Treatment Outcomes – A Silver Hill Hospital Study
After patients are discharged from a psychiatric hospital one very important question is whether they remain well over time. It is typically very difficult to obtain meaningful information about the answer to this question, largely because there are many obstacles to staying in touch with most of the patients.
However, over the past several years Silver Hill has developed a method that works, using patient “advocates” who stay in regular telephone contact with the patient, a personal connection and a community clinician treating the patient. The purpose of these contacts is to help support patients in their continuing recovery and also obtain information about their success, or lack of it, in remaining drug free. We call this our Recovery Support program.
We began by evaluating the treatment outcome of all patients who were treated in our one month residential programs for abuse of drugs or alcohol. Most of these patients had an additional, co-occurring psychiatric disorder. We wanted to know how many remained free of drugs or alcohol within one year of discharge. Here is what we found.
Over an 18 month period we discharged 645 such patients from our residential programs, of whom 514 (80%) agreed to enter into our Recovery Support program. Of these 514 patients, 152 had dropped out before the end of the year and 362 (70%) finished the 12 months.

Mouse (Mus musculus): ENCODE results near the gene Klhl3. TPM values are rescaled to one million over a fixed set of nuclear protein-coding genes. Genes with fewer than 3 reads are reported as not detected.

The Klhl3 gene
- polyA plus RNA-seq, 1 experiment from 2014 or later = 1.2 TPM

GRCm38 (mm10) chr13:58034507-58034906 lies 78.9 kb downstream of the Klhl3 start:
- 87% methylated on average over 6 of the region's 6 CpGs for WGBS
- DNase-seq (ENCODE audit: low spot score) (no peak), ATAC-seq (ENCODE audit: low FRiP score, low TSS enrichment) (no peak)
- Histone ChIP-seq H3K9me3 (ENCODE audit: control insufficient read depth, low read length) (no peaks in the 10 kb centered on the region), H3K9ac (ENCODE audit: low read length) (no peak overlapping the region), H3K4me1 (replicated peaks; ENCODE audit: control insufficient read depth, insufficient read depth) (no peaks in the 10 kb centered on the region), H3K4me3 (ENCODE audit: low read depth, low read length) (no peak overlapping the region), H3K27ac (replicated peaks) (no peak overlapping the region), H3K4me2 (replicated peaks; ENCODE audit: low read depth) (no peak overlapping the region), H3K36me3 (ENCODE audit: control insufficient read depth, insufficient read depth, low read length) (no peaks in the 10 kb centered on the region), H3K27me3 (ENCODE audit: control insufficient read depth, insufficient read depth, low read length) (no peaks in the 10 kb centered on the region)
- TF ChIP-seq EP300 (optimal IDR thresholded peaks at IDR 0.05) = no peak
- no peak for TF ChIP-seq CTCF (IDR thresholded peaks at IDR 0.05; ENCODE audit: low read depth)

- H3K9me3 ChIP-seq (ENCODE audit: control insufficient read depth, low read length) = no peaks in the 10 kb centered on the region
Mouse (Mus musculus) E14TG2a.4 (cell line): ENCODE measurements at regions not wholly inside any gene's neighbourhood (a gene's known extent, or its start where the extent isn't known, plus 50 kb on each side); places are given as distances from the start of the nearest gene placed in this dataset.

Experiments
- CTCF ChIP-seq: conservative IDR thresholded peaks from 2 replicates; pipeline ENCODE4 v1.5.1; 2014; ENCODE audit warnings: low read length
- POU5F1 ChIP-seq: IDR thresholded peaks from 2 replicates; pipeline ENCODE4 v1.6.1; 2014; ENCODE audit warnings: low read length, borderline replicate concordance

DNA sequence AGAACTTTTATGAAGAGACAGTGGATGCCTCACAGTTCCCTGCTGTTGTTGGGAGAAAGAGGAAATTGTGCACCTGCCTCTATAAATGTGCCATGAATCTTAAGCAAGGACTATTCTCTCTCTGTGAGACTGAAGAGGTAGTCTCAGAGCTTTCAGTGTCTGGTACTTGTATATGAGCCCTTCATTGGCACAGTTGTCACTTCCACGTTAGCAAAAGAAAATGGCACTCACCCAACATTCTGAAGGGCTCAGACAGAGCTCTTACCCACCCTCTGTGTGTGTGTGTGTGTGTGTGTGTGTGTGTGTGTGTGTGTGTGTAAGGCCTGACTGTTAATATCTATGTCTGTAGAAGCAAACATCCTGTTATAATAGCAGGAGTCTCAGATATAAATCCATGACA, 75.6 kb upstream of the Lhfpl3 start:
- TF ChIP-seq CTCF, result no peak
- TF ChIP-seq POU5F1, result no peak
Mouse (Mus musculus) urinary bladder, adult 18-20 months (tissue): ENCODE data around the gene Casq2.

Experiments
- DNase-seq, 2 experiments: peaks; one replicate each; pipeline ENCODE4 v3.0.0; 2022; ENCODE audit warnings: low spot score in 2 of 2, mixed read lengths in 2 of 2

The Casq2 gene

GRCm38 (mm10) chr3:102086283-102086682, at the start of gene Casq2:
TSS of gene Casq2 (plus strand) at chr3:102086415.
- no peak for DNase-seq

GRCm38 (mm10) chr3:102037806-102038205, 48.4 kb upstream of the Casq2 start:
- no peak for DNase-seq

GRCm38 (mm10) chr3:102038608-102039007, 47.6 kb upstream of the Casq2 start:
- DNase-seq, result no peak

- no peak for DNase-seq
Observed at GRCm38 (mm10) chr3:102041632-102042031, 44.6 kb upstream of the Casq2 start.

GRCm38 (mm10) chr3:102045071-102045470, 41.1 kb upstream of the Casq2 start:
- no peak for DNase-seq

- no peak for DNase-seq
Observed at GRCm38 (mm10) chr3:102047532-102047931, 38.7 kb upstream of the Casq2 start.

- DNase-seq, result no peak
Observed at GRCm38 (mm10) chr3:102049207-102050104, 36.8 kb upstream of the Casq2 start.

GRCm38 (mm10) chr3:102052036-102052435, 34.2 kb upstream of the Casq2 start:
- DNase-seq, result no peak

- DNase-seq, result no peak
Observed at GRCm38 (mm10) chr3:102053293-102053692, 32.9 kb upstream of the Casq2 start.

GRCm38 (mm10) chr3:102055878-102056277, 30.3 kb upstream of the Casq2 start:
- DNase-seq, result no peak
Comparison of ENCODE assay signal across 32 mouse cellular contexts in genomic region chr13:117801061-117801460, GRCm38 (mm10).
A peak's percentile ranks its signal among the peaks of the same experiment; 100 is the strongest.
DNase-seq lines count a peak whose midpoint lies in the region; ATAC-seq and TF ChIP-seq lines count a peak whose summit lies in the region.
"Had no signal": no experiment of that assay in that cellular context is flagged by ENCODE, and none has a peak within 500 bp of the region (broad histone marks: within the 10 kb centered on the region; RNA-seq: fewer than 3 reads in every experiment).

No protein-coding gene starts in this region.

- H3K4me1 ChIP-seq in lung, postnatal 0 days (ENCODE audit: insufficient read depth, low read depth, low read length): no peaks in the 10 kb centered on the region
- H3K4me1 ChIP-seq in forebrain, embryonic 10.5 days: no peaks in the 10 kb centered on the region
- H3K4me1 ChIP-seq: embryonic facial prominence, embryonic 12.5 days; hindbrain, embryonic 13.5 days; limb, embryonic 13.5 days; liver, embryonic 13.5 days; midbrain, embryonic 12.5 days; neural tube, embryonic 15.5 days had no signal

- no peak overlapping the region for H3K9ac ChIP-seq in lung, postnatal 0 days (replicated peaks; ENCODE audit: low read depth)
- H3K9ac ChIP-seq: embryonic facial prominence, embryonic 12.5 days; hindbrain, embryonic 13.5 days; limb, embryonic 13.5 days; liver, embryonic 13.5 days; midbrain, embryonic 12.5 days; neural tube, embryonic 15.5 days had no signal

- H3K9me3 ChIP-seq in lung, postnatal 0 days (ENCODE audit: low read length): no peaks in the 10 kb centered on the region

We found that 80% of the patients who completed the 12 months of supported follow-up remained alcohol and drug free for at least the last six of those months. In this finding we pooled information from all drugs of abuse and alcohol because we found no statistically significant differences among them. If we assume that all patients who dropped out of the program had relapsed (an unlikely assumption) then still 72% of the patients remained drug free at the end of 12 months.
The important message here is that if you go through at least one month of our residential treatment program and stay in our Recovery Support program for another 12 months after discharge you have an 80% chance of avoiding a relapse onto drugs or alcohol.
These are outstanding results and are substantially higher than the available national figures for addiction recovery. They also represent a benchmark for us against which to measure our own continual efforts to improve clinical outcomes.